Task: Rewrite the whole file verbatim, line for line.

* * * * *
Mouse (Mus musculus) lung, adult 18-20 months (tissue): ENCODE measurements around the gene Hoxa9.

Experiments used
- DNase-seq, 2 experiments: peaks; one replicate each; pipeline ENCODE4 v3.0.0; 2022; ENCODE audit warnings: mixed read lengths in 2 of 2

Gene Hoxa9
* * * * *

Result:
Mouse (Mus musculus) lung, adult 18-20 months (tissue): ENCODE measurements around the gene Hoxa9.

Experiments used
- DNase-seq, 2 experiments: peaks; one replicate each; pipeline ENCODE4 v3.0.0; 2022; ENCODE audit warnings: mixed read lengths in 2 of 2

Gene Hoxa9